We make sense. We make meaning. We make things for people to share or that we can share with others. We make stuff for people to quote.  We make Truth, Power, Change. And we make it all, with just a pencil or a keyboard.

From www.foter.com. Photo credit: erink_photography / iW / CC BY

"Show or tell what I learned." Well, how do you make this succinct? I saw (read: experienced) Sir Ken Robinson speak at the SMU Tate Lecture Series for my birthday in 2013 (read: a life-altering, awe-inspring 60 minutes of hearing him speak so simply yet profoundly, and a great way to enter a fortieth anniversary of my own). I still carry around my little packet of tiny notes I scribbled during his talk. I attended (read: experienced) the #hackjam at NCTE in 2013 and was challenged to rethink my concept of "remix" in teaching, learning, reading, writing, and sharing, as I "made" new meaning out of often overlooked and underappreciated materials (read: a life-altering, heart-palpitating 60 minutes of stepping outside my comfortable conference self to do something completely different).  I also listened to  and participated with (read: experienced) Jie Qi, Jennifer Dick, David Cole, and Paul Oh sharing about the 21st century notebook project at NWP's Annual Meeting in 2013, learning how circuits can illuminate thinking in notebooks (read: also a life-altering 90 minutes). Though I needed some additional tutorials, and knew nothing about circuitry short of putting in my own light bulbs and fixing a lamp kit and flipping a switch, all three of these events in 2013 jump-started (read: electrical re-animation of the machine that is me) a new idea that innovation needs to take center stage in how I am developing a literacy platform as a teacher, as a learner, and with my students. 

So moving forward, I cannot help but look backward at my journey from A to B.  From a series, closed circuit, to a parallel, more well-connected circuit of learning, making, and writing. Paul Oh, whom I am privileged to call a friend (read: really a #top5gurus member and also a great writing and educator mentor, particularly when it comes to understanding Connected Learning and becoming an Educator Innovator), asked us to write about what innovation looks like in our teaching context in his #NWPAM14 session, "Educator Innovator and You." My reflection seems to pull the many strands of these thoughts together from this already too-long blog post:

For me, innovation has changed in the last year as I changed jobs and focus. Last year, innovation was always about bringing science and engineering into the classroom by any means necssary, via project based learning, even by hook or by crook. Literally. We built. We hot-glued. We filmed.  We made learning alive. We even lit up the place.  Literally. Students always led this charge. I simply facilitated.  

Though this period of making ended for me as a teacher at that location, this new school year has put innovation in a less-than-preferred back seat at my new school where I now teach freshmen, who take loads of technology classes but no engineering classes. It's PBL.  But no STEAM.  Just STM. No E. No A. No making. No dirty hands.  No glue stuck to the table or smears of glitter all over everything that is or isn't nailed down. Don't get me wrong: the level of digital making is at a massive high. It is the physical, hands-on making that is missing. To get a new crop of students to desire hands-on making or maker-based learning is hard.  To teach them to inquire, or want to inquire, is diffcult. The "innovative spirit," once birthed by engineering teachers which I capitalized on in English classes, now falls to me, the C-in-science, ill-confidented, I-don't-do-maths English teacher, to bestow or instill.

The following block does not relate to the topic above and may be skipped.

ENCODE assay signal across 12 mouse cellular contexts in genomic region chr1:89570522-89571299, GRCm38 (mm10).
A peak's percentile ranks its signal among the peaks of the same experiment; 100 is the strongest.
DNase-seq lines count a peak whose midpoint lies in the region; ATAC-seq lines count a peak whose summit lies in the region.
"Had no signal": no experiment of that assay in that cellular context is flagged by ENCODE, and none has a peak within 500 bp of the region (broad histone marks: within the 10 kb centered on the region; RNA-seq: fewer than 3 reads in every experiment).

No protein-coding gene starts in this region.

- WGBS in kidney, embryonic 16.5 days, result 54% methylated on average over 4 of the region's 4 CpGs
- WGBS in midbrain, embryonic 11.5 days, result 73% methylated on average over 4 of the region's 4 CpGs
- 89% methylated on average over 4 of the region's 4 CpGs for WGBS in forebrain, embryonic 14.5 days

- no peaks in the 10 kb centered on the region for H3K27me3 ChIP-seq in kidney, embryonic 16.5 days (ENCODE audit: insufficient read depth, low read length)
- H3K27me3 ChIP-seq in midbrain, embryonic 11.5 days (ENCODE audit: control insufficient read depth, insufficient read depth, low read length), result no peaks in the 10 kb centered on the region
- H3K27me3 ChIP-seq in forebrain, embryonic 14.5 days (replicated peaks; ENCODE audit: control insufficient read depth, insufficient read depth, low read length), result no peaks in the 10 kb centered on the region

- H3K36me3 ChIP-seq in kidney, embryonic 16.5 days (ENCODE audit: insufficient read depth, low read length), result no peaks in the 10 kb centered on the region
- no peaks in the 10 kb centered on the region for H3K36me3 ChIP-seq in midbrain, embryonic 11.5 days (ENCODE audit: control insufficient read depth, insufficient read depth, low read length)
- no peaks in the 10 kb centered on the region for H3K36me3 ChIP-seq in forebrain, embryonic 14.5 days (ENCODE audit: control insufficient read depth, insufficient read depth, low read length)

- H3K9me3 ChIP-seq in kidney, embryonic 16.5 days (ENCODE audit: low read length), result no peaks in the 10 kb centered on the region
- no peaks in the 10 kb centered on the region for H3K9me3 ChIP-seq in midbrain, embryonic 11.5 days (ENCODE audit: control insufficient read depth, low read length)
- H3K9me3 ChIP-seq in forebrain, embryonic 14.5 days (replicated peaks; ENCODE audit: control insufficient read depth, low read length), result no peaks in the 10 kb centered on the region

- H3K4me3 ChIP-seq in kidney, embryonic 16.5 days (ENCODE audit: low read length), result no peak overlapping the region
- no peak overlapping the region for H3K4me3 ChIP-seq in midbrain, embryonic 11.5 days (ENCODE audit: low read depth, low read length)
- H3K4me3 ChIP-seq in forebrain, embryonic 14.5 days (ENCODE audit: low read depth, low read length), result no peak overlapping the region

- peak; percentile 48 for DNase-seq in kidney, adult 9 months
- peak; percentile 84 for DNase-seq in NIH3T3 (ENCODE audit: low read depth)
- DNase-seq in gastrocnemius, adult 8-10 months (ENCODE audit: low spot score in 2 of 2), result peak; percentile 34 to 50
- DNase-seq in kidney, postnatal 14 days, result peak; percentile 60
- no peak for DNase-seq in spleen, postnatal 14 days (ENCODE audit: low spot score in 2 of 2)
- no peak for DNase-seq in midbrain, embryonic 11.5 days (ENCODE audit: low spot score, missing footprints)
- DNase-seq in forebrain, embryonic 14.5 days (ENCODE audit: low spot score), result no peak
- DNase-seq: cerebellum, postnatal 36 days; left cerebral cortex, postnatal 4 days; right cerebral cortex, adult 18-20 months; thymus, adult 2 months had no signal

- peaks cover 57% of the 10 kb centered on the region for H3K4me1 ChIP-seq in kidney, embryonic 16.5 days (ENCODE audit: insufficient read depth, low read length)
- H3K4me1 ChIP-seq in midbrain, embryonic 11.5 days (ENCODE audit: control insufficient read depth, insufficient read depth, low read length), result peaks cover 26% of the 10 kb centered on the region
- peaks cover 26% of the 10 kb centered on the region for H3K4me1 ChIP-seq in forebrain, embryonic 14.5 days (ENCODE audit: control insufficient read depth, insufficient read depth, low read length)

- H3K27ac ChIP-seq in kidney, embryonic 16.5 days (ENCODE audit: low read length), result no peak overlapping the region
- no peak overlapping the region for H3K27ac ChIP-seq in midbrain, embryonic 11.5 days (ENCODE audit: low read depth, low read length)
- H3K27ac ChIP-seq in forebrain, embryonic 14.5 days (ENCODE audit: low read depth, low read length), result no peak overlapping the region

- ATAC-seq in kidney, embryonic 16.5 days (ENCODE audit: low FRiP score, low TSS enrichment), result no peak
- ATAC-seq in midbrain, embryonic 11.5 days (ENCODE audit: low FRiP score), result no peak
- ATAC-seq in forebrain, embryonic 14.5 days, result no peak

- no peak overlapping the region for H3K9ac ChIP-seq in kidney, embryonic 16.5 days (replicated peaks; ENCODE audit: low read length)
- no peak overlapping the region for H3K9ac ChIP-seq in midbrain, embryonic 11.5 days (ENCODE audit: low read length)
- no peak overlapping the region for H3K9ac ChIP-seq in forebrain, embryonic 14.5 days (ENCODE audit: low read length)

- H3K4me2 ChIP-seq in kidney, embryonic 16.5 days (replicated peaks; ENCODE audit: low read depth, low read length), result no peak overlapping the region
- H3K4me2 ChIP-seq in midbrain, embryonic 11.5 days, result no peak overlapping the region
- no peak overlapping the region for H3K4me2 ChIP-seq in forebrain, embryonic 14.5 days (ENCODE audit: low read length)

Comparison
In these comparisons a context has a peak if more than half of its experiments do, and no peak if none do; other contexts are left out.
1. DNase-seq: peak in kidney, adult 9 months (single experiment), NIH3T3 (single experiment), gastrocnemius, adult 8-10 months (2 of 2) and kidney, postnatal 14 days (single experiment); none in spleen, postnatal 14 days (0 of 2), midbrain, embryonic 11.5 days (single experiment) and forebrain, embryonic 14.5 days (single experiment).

To me, innovation is Newtonesque: If I as a teacher, learner, or maker, have seen farther/further (both metaphorical and geographic?) than others, it is becuase I have stood on the shoulders of my previous giants in this realm. I stand on Robinson, and Hicks, and Kittle, and Oh, and Cole, and Qi and Dick, and Gray, and Eidman-Aadahl, and NWP and NCTE #hackjammers and.... The list goes on. This year, innovation, and thus a new era of making, for me rests not only in facilitating giants for students to then stand on their shoulders, but also in convincing a group of ninth graders, who lack so many worldly experiences that they cannot access much of what we read without help, to climb up on the new giants I introduce.

Innovation now exists for me rife with a great deal of perspiration, anxiety, and responsibility.  But it is the bridge to making, learning, writing, and reading. It is the key to making meaning, because innovation is the something we can all do to move forward.

From Foter.com. Photo credit: ginnerobot / DecorLove.com / CC BY-SA

So what I made in 2014 was this: a journey, a start, and a first attempt at publishing some version of the story of my work. Thank you, Grant Faulkner, for jump-starting my idea machine to #writewithabandon shamelessly and headfirst in to the abyss of.... whatever is out there for us to write about. Thank you, gurus, distant teachers, and giants, for providing shoulders to stand on so I can have students climb up over both of us to see further and farther. To make sense.  To make meaning.  To make learning real. 

And to write about it alongside, and beyond, all of us. Hopefully with said shameless abandon. 

(Let's create a real trending topic, shall we? Thanks, Faulkner and @NaNoWriMo - #writewithabandon.)